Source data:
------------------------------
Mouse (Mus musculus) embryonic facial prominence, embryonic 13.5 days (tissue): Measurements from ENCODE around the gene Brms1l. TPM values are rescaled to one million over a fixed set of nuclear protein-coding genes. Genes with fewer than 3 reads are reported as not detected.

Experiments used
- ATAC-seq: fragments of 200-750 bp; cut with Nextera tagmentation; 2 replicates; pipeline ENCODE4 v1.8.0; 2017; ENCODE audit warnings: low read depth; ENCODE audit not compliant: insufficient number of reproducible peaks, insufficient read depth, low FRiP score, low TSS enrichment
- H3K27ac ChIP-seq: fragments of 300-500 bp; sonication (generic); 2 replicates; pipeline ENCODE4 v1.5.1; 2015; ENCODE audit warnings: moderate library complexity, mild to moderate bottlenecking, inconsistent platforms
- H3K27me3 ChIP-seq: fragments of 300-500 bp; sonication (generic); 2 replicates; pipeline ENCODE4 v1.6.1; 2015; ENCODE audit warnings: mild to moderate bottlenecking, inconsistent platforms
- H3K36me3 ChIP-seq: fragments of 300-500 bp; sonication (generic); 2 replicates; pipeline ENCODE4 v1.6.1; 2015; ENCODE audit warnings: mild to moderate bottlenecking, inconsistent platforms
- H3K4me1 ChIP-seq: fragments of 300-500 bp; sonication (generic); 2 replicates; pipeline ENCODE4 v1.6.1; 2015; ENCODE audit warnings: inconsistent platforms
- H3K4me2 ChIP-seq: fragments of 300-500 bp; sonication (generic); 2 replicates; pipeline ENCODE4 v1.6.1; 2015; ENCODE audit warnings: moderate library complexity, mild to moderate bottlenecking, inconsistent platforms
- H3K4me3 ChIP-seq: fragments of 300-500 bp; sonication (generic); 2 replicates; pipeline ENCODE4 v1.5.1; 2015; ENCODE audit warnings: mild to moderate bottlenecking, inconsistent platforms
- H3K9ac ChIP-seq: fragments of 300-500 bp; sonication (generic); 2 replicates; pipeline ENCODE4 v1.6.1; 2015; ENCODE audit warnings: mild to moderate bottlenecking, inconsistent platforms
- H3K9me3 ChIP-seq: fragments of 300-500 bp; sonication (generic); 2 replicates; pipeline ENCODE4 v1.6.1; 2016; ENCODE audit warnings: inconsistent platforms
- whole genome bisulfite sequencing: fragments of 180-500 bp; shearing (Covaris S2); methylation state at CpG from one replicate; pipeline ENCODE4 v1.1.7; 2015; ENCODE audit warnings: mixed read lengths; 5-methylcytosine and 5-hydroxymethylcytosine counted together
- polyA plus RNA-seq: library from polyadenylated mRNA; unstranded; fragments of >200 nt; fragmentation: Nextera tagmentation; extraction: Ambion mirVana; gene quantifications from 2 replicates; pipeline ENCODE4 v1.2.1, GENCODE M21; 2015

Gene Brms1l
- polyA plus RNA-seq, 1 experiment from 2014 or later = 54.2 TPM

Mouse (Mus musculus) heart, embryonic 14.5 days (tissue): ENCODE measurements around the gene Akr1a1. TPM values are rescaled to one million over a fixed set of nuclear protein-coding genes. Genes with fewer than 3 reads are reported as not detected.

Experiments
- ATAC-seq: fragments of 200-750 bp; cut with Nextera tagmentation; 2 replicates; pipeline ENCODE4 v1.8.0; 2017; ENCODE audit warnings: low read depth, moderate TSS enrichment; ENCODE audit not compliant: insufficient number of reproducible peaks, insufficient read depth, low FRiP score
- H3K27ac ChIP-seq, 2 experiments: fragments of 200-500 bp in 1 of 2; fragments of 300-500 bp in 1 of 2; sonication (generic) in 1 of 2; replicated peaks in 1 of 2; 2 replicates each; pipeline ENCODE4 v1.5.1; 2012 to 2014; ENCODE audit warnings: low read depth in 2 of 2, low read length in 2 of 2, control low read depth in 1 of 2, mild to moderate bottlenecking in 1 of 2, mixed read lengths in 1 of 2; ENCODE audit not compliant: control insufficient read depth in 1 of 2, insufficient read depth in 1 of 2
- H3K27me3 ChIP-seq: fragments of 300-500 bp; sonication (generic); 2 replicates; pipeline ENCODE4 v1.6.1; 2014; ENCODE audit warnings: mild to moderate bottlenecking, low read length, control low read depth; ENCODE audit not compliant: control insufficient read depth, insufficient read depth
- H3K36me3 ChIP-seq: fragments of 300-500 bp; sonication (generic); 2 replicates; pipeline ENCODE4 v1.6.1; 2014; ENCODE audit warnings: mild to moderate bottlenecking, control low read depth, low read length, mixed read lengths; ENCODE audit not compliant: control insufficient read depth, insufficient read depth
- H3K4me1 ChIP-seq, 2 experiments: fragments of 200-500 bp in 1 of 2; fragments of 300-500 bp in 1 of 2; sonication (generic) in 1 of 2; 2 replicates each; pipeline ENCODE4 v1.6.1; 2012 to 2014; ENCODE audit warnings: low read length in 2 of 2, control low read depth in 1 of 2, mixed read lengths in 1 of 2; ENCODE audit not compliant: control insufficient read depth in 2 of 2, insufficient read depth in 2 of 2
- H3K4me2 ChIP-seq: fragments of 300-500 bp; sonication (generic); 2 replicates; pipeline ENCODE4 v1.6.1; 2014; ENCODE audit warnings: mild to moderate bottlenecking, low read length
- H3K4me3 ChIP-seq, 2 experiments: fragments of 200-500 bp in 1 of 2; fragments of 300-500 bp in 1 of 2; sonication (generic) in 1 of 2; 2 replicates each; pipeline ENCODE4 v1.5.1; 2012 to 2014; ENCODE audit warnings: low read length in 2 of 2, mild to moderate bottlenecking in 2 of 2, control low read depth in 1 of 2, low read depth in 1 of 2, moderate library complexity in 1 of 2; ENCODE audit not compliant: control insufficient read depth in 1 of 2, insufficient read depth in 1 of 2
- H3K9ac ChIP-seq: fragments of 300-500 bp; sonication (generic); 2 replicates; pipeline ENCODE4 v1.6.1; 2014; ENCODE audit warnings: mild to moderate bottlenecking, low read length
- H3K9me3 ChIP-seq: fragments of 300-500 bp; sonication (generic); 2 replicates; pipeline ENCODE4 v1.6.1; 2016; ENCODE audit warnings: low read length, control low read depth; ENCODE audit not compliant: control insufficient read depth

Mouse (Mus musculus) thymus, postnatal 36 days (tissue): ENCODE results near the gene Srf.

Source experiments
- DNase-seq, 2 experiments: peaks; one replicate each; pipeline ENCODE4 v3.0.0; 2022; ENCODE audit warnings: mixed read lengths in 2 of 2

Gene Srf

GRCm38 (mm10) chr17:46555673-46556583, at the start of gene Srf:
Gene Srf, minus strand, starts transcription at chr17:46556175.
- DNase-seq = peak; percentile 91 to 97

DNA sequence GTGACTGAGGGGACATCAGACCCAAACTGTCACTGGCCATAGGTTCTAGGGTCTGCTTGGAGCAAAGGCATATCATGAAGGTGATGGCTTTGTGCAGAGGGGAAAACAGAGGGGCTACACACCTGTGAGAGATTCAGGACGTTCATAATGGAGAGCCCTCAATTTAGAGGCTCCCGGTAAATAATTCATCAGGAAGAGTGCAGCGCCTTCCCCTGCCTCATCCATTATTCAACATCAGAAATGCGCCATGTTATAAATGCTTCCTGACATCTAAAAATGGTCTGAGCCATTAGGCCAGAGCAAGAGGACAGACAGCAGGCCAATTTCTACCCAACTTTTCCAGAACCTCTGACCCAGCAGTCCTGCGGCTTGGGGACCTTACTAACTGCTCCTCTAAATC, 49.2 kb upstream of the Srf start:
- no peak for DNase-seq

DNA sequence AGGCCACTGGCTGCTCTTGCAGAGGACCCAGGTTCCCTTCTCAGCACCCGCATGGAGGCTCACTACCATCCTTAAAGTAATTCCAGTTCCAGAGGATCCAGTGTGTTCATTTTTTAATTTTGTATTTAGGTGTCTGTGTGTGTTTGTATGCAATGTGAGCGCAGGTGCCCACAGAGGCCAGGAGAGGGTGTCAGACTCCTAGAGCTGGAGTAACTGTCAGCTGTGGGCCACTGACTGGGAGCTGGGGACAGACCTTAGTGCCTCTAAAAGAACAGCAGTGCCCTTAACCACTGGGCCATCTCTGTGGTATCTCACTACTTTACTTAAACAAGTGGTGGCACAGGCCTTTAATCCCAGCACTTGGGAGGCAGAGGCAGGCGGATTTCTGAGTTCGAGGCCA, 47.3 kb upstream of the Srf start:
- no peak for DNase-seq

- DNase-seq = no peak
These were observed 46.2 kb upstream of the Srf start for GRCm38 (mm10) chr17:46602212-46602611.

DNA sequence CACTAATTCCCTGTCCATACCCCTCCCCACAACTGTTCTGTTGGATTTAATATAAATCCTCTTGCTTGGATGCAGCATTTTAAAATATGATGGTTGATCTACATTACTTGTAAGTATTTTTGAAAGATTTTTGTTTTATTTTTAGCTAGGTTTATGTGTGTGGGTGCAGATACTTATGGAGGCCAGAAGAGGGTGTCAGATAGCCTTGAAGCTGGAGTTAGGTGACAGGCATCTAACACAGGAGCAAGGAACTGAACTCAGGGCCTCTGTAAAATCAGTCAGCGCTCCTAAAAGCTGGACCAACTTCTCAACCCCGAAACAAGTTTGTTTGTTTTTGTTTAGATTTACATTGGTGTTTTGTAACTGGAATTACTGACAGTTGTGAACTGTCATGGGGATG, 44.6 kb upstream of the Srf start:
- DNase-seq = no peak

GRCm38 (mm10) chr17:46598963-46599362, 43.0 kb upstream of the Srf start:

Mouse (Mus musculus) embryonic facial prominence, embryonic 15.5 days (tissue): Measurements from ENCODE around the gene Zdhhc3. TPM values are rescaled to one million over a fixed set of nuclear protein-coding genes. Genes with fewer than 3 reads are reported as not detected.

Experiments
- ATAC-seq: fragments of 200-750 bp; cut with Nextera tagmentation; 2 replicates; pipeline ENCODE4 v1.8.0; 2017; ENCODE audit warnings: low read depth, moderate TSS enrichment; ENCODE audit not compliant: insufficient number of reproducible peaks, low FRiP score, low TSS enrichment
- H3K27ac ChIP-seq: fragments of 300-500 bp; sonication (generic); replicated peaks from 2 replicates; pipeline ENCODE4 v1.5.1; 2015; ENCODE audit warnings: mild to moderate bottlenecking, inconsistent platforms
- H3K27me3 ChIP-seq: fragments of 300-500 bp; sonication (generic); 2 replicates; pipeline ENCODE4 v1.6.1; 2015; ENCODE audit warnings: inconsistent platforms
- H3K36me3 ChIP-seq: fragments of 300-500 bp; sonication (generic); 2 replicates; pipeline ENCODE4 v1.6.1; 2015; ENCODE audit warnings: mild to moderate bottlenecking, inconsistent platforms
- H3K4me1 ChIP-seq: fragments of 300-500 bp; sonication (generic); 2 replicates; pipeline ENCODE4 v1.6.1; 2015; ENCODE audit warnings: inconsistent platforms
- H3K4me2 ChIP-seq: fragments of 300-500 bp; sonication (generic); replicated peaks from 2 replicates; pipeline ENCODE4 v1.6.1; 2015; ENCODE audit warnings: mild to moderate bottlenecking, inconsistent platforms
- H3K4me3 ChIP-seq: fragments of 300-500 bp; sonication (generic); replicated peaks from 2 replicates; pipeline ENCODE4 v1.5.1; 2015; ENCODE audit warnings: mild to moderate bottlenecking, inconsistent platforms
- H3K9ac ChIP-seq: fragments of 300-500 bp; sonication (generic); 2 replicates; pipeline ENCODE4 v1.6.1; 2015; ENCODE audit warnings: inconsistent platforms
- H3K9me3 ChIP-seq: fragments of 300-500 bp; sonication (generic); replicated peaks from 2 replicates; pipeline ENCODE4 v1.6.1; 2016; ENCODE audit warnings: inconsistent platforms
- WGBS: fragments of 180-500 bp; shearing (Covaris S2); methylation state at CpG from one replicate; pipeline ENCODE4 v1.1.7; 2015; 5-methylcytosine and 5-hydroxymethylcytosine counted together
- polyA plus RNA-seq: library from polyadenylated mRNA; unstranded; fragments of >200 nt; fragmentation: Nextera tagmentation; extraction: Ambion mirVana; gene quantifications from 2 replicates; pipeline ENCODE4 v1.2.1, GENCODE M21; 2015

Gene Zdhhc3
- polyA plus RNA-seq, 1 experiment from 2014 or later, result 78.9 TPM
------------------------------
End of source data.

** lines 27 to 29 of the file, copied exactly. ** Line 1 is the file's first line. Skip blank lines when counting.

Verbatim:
Mouse (Mus musculus) thymus, postnatal 36 days (tissue): ENCODE results near the gene Srf.

Source experiments
- DNase-seq, 2 experiments: peaks; one replicate each; pipeline ENCODE4 v3.0.0; 2022; ENCODE audit warnings: mixed read lengths in 2 of 2